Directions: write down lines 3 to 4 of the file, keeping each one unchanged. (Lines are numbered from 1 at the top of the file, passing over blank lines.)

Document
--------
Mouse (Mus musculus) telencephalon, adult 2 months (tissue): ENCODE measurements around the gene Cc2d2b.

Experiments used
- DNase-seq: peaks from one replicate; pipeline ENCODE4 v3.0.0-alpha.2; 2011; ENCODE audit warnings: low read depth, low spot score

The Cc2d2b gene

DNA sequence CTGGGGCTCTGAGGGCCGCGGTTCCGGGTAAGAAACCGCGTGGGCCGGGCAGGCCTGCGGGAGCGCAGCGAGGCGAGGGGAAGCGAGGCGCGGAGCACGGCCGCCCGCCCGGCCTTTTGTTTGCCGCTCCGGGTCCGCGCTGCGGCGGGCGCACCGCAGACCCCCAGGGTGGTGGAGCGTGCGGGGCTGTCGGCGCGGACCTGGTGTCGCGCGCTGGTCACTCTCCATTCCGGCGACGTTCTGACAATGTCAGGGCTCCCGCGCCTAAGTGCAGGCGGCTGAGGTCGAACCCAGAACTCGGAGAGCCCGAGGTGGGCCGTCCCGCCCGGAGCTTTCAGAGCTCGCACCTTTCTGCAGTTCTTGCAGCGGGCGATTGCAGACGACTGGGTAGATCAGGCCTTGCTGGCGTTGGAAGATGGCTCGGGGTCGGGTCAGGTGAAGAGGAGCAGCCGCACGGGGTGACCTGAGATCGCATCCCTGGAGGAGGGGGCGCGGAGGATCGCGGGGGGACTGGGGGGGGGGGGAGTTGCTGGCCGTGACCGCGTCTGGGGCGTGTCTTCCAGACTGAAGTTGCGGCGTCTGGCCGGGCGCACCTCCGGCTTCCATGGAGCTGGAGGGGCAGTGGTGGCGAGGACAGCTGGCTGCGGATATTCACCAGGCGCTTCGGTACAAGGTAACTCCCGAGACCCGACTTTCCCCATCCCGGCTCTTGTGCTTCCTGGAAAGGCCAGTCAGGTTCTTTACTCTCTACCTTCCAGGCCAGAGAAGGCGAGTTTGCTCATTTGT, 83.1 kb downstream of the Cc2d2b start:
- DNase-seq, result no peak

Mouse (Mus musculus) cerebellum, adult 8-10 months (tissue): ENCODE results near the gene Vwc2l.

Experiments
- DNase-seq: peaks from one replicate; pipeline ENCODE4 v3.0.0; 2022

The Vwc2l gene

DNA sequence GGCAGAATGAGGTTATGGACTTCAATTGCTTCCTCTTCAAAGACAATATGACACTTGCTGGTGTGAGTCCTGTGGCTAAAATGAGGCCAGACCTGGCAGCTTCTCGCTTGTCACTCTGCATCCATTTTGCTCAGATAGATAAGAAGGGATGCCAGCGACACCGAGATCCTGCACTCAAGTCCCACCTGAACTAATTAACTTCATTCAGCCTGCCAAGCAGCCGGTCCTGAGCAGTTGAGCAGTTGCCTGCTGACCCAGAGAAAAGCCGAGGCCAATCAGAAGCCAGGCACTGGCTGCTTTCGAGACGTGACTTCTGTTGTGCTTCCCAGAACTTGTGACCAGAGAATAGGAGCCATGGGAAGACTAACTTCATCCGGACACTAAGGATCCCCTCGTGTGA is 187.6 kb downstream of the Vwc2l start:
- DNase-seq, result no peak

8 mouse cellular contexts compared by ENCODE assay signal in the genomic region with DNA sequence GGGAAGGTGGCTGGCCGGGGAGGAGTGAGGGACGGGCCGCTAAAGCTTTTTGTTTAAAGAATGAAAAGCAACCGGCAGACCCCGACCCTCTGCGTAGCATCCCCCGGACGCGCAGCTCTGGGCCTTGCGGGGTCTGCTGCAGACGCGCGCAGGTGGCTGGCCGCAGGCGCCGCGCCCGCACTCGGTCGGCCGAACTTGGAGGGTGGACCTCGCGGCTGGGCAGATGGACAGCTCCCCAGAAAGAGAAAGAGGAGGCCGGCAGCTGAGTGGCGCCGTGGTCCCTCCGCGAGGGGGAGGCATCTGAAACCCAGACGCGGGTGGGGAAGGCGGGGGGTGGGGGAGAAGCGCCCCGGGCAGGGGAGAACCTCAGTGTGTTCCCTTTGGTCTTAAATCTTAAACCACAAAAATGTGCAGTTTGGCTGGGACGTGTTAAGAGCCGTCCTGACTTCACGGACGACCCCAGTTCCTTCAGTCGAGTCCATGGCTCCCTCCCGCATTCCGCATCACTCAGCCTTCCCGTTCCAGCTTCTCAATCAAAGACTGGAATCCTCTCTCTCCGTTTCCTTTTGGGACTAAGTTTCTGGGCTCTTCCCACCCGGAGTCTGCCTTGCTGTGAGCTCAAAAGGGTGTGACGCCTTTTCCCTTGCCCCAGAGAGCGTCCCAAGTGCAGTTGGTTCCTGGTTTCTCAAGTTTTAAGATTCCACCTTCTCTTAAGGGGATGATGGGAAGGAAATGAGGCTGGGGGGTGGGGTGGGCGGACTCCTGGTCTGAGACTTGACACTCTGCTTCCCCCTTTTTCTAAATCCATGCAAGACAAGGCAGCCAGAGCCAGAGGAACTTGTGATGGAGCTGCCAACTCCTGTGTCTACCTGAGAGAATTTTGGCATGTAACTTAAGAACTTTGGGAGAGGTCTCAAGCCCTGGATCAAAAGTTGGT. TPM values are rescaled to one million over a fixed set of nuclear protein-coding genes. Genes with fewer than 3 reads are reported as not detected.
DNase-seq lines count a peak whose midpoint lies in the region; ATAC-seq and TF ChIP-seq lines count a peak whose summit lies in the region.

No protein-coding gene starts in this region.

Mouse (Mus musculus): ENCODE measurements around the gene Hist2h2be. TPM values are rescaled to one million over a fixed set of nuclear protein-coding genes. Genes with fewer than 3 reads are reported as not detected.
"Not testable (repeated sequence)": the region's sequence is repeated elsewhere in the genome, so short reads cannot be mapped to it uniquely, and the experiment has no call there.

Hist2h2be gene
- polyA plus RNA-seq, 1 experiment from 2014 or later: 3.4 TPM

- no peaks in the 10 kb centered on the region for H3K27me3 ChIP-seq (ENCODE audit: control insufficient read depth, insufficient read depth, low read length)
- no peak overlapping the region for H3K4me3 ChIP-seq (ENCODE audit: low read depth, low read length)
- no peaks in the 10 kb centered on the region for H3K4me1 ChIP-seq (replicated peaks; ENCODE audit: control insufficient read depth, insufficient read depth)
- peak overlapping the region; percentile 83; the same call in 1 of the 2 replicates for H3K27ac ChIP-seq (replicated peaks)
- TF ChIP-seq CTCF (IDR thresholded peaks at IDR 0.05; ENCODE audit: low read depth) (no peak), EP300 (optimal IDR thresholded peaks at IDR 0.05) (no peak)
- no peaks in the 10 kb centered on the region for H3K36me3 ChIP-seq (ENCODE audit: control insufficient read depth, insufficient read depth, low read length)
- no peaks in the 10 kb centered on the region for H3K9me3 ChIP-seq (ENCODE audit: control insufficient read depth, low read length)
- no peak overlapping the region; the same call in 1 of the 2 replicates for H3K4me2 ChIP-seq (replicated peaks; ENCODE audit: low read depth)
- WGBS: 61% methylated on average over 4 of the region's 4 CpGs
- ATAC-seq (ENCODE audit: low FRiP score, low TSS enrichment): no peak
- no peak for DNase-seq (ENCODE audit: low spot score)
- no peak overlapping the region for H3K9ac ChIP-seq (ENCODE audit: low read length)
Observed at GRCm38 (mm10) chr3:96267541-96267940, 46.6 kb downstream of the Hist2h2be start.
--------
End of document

- DNase-seq: peaks from one replicate; pipeline ENCODE4 v3.0.0-alpha.2; 2011; ENCODE audit warnings: low read depth, low spot score

The Cc2d2b gene